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viewpoint

Invisible illness: a call for understanding

| Wednesday, March 29, 2017

There is an invisible under-culture at Notre Dame.

Students in this under-culture are unable to live the stereotypical Notre Dame life characterized by a vibrant social life, numerous extracurriculars and long hours of homework. But for students with autoimmune diseases, like myself, full participation in these areas can be inconsistent at best and impossible at worst.

Imagine to everyone else that you look fairly normal. Just like many others, I walk to class with my headphones in and a North Face jacket on. There are not any obvious sign of illness. Most people around me believe that I am fine.

However, most days, my day will begin with exhaustion after a consistent eight hours of sleep due to chronic fatigue. Less than eight hours of sleep results in the inability to concentrate on anything. If I do get eight hours of sleep, though, I try to work through my fog of exhaustion with constant breaks and food. By 10 o’clock at night, my energy is gone and even though I want to do more, I cannot because my body is slowly deteriorating from the day’s work.

Chronic fatigue is difficult for a college student to understand because everyone is tired. My exhaustion goes beyond lack of sleep. This fatigue is debilitating due to headaches, brain fog and pain. Sleep cannot cure it; sleep can only help diminish the symptoms.

This article is a call for people to understand and see those who are invisible.

Today, approximately 50 million Americans have autoimmune diseases. Many people still do not know or understand them. An autoimmune disease in its simplest form is a disease in which the body’s immune system attacks healthy cells. What this definition does not encompass is the pain, exhaustion and loneliness associated with a disease.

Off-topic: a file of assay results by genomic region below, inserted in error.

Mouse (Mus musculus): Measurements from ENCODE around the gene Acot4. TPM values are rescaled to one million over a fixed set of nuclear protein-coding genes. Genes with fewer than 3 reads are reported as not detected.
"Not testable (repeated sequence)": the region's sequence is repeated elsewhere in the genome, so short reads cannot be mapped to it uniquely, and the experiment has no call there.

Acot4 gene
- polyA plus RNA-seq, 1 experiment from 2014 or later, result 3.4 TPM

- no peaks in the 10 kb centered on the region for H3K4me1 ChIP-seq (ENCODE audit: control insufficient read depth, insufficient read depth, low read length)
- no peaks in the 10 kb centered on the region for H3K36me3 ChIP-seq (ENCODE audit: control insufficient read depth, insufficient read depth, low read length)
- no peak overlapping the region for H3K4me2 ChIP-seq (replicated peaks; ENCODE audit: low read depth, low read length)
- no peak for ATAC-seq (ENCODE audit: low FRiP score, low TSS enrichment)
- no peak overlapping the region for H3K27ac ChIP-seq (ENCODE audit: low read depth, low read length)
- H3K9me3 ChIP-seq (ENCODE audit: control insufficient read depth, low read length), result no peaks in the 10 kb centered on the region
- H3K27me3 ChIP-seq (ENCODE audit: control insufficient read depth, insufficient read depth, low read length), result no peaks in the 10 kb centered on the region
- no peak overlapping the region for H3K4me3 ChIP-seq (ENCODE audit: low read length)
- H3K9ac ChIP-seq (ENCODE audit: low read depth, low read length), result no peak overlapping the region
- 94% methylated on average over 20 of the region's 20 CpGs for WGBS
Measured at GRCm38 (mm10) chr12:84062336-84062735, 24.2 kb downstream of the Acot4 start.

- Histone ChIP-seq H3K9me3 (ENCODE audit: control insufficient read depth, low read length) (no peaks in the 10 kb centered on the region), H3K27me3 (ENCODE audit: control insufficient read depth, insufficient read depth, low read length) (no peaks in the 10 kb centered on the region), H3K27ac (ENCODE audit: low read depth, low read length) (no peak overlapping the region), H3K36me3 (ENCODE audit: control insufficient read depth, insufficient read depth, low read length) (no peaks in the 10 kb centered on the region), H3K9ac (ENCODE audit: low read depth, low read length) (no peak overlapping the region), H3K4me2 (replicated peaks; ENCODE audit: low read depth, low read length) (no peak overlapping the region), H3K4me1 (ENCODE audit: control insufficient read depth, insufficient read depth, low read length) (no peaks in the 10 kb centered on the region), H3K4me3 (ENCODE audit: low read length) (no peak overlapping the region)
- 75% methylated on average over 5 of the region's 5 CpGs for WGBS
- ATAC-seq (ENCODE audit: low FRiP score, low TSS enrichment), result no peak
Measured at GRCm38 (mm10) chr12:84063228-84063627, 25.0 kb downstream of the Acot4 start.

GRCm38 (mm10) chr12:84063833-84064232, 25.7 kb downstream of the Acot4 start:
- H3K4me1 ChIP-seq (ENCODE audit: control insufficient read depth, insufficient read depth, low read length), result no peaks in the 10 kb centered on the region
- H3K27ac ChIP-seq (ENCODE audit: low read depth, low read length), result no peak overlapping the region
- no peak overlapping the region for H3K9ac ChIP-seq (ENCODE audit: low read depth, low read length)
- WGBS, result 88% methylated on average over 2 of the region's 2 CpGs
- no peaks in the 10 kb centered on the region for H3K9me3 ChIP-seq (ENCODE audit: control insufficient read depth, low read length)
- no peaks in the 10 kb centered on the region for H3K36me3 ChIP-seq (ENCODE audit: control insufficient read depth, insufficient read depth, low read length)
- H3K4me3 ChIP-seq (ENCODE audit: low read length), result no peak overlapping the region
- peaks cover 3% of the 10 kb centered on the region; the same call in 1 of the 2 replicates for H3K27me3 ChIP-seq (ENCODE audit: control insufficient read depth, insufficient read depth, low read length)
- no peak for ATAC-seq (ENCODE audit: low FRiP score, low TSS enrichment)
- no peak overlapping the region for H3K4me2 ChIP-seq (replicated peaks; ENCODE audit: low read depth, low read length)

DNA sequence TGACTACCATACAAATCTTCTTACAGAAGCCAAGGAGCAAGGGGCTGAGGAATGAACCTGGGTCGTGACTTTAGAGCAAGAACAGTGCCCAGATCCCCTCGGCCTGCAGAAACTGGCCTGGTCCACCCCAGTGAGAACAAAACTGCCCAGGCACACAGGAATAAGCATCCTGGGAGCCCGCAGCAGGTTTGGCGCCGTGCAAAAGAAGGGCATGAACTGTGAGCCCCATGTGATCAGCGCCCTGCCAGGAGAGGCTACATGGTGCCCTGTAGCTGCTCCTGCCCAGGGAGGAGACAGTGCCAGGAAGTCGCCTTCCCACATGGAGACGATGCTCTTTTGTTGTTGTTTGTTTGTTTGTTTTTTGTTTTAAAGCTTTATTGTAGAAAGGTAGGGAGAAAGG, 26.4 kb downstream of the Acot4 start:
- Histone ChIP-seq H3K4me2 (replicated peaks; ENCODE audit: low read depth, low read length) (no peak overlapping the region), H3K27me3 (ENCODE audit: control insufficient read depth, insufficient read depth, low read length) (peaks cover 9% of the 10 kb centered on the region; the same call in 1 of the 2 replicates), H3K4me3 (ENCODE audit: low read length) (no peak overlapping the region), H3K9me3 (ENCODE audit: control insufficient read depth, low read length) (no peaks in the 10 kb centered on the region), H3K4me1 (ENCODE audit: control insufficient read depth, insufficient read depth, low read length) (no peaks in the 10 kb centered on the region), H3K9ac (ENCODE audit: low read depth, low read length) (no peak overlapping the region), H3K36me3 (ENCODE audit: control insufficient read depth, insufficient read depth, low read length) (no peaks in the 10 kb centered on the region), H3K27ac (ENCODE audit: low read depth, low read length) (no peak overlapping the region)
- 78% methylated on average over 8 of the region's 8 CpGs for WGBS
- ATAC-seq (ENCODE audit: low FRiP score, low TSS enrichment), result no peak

Here at Notre Dame we pride ourselves on being a community. Just as we have realized the importance of minority groups to speak out due to recent events, I and others like me have realized now the importance of asking people to practice compassion not pity, empathy rather than judgment. Today, I am calling on each one of you to practice compassion and empathy when you see a student who might not look sick but misses class frequently, asks for extensions or shows signs of exhaustion. Loneliness is one of the most common experiences that all people with autoimmune diseases experience. Often times I disappear for days because it is easier to deal with my health behind close doors when all I actually want is for people to come over and practice compassion and empathy with us. Today as a Notre Dame community, we need to reach out to those who suffer from these invisible illnesses so that they are finally visible.

Thursday, March 30, is Invisible Illness Awareness Day. I encourage each of you to look for students passing out “invisible” bands as well as a panel in which students and faculty like myself will speak about the difficulties living with a chronic condition.

In order to be a true community here, it is necessary to understand all people, even those who are invisible. Through this day, I hope that there will be a new culture of understanding: understanding the loneliness, the frustration, the pain and the unknown. Mostly though this day is an aim to see the invisible so that one day this invisible under-culture will be visible.

Rose Ashley

sophomore

March 27

The views expressed in this Letter to the Editor are those of the author and not necessarily those of The Observer.

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